Microsoft will help users in Smith's position, said Barry Goffe, a group manager in Microsoft's Windows group. The software maker plans to offer simple ways to set a unique registry key on XP desktops that will instruct the systems to skip Service Pack 2, but still download other critical updates through Windows Update and Automatic Update, Goffe said. "We want to give customers some breathing room," he said.
Nevertheless, Microsoft urges all users to install SP2 as soon as they can, Goffe said.
"This is not about fun and games. SP2 is about improving the security of our customers' infrastructure. We have spent a lot of time making sure that this delivers a lot of value to all our customers. We're urging all customers to deploy SP2 as soon as possible," he said.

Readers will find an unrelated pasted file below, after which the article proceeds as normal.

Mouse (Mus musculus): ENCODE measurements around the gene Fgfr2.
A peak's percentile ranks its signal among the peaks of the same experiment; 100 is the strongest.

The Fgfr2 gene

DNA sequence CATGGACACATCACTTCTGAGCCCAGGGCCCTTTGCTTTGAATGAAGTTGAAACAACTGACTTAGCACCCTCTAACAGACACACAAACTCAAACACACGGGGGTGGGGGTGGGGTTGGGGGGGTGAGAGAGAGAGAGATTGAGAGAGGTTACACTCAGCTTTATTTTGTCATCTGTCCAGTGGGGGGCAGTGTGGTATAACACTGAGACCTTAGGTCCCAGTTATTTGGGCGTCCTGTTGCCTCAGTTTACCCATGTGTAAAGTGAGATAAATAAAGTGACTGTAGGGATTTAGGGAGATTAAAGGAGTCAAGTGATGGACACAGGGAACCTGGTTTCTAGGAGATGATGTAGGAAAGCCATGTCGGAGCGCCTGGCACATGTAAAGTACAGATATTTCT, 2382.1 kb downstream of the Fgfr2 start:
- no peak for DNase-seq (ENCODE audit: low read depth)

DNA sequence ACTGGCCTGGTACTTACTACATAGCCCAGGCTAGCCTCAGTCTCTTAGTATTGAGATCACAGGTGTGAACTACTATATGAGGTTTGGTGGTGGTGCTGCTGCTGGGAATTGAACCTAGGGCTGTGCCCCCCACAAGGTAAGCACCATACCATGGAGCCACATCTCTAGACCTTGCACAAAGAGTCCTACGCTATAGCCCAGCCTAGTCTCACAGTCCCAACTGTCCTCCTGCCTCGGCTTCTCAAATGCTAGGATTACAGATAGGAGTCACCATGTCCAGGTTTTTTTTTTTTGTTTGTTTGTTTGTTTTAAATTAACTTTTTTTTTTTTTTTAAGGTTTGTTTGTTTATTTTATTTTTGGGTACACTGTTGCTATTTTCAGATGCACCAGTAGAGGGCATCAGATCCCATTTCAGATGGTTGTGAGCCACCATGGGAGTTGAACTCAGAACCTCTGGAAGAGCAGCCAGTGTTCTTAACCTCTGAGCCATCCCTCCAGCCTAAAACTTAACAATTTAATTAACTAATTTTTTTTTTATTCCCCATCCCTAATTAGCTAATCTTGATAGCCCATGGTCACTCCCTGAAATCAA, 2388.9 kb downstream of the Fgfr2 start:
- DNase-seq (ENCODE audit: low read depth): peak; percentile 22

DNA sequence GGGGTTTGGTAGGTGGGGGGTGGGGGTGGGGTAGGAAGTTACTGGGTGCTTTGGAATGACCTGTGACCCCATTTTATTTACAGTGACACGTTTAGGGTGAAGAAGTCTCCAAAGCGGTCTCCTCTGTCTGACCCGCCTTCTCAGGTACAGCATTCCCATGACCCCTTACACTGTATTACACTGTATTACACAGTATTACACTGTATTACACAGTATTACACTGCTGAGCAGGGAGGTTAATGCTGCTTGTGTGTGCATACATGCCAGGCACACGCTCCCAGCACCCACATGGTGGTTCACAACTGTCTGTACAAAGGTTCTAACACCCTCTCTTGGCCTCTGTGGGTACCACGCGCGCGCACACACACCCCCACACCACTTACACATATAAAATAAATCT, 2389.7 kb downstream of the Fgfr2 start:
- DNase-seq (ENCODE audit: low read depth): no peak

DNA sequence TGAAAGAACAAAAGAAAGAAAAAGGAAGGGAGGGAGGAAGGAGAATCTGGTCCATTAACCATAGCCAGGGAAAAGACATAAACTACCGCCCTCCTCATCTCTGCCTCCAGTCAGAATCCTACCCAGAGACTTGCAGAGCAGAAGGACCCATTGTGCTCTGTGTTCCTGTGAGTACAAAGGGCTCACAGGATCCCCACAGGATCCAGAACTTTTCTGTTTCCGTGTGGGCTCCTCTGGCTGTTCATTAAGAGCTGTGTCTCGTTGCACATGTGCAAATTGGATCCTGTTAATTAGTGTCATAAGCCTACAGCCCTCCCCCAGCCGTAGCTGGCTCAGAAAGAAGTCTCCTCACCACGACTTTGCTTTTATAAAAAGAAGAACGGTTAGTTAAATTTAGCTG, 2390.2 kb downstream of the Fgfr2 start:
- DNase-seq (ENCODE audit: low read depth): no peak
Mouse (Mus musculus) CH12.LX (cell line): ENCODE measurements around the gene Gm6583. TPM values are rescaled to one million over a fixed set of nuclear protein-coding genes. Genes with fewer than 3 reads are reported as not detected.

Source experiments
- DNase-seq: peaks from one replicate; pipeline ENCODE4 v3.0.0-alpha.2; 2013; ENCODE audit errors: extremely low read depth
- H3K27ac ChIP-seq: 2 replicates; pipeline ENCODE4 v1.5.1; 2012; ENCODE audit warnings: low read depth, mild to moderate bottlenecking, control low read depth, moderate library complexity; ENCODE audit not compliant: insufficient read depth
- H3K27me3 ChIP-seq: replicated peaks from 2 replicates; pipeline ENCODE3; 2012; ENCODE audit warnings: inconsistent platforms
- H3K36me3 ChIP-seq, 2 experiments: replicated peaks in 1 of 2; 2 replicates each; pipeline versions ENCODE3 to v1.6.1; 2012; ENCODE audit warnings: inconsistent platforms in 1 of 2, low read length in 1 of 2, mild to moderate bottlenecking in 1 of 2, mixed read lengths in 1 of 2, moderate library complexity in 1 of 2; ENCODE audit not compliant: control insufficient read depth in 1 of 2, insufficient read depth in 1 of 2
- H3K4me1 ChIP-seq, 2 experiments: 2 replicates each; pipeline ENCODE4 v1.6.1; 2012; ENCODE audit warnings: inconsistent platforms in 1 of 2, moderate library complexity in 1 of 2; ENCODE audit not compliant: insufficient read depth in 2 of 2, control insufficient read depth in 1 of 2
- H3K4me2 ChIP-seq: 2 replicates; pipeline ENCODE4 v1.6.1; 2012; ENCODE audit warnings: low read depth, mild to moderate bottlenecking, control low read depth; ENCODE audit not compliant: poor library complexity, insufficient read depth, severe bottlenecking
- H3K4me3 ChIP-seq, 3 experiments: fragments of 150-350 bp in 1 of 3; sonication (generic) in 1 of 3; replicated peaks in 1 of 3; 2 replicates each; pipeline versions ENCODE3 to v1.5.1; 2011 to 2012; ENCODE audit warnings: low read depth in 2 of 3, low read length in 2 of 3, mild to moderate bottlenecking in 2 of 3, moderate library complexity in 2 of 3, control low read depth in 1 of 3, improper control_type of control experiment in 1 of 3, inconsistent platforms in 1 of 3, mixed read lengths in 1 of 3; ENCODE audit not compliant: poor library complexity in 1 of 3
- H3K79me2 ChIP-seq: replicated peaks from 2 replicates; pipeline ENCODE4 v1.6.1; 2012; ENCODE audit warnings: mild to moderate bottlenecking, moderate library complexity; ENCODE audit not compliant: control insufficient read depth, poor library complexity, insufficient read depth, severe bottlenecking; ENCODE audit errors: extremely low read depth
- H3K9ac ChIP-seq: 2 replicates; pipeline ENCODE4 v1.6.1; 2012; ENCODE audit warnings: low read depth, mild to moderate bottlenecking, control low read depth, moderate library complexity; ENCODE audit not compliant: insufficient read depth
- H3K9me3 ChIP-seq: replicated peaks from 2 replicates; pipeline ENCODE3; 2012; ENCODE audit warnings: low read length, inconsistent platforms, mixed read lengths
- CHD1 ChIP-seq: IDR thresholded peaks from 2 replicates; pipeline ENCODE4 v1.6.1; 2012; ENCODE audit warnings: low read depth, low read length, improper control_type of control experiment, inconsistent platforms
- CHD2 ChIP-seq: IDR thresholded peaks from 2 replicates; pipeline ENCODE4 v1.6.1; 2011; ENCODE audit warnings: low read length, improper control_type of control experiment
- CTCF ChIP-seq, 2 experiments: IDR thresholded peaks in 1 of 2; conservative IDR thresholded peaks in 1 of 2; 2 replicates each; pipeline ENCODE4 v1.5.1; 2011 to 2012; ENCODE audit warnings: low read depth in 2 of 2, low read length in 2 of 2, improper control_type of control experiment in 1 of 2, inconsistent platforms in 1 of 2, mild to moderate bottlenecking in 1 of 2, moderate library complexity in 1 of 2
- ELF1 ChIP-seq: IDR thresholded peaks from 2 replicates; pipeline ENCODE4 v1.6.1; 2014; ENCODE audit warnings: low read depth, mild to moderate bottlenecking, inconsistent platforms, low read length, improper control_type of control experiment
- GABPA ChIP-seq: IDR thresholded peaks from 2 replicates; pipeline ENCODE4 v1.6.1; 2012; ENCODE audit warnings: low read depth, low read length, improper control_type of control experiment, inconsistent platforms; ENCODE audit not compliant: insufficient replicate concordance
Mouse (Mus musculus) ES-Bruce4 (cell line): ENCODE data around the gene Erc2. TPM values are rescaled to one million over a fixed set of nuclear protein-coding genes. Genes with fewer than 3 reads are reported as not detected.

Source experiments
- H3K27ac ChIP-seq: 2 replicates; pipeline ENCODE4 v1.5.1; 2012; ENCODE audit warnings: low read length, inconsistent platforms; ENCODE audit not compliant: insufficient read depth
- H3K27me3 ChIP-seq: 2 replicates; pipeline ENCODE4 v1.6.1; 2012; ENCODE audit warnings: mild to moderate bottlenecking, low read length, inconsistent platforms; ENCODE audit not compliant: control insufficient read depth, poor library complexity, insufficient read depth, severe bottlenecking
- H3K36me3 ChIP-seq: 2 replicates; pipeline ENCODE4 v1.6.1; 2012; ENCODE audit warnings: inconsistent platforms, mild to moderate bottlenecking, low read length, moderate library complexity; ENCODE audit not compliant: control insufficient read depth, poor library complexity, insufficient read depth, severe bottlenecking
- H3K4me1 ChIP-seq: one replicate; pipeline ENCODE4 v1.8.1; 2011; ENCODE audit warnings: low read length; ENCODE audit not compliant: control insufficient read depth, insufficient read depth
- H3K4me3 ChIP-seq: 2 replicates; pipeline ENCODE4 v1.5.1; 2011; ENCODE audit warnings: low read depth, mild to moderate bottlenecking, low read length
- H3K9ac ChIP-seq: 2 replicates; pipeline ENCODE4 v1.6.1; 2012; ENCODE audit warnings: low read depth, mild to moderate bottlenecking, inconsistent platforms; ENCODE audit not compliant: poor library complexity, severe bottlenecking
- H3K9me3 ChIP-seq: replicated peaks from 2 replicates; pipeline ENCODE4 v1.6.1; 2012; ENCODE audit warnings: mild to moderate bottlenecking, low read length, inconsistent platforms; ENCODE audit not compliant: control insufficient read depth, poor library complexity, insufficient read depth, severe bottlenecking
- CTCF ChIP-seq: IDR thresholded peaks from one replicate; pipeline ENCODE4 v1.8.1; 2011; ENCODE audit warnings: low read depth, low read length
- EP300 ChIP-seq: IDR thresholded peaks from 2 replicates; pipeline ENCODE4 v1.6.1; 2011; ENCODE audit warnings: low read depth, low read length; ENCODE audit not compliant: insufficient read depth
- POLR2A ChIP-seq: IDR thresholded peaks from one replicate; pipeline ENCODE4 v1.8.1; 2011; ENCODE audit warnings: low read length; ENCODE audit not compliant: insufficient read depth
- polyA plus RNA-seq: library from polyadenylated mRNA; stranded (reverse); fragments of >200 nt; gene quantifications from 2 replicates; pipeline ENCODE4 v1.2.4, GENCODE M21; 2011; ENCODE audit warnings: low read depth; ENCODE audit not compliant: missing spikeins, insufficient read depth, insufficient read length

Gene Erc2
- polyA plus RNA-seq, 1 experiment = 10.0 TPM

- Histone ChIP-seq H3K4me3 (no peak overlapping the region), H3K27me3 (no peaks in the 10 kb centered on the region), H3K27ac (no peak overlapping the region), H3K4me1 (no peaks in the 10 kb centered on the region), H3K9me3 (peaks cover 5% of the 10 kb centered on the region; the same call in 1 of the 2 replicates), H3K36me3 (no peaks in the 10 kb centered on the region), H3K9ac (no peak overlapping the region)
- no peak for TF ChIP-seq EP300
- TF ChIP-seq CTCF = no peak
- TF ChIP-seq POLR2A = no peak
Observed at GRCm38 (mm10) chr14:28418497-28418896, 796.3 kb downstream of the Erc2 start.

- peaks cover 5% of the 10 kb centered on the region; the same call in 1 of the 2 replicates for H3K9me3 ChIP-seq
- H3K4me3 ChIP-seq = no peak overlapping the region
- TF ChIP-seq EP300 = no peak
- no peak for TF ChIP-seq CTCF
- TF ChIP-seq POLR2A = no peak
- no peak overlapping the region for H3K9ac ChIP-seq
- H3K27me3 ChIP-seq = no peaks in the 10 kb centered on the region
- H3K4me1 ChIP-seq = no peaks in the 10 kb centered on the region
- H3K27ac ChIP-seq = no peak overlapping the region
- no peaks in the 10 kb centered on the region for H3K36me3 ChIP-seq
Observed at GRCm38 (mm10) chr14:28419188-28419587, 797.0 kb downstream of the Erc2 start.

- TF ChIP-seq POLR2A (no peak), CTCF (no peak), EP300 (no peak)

Business users obviously need to test, but Microsoft can't be blamed if users are now unpleasantly surprised by SP2, said Michael Cherry, a lead analyst at Directions on Microsoft Inc., in Kirkland, Washington.
"Microsoft has been more than forthcoming about the number of changes in this service pack and making it available for testing," Cherry said. "I would say to IT departments that they want to get their testing done quickly because there are significant improvements in this service pack and I am not sure you would want to forego those."
A first beta of Windows XP SP2 was released in December, followed by Release Candidate 1 in March and a second release candidate in June. Hundreds of thousands of developers and IT professionals have already tried out the software. The service pack represents one of Microsoft's most broadly tested products to date, the company has said.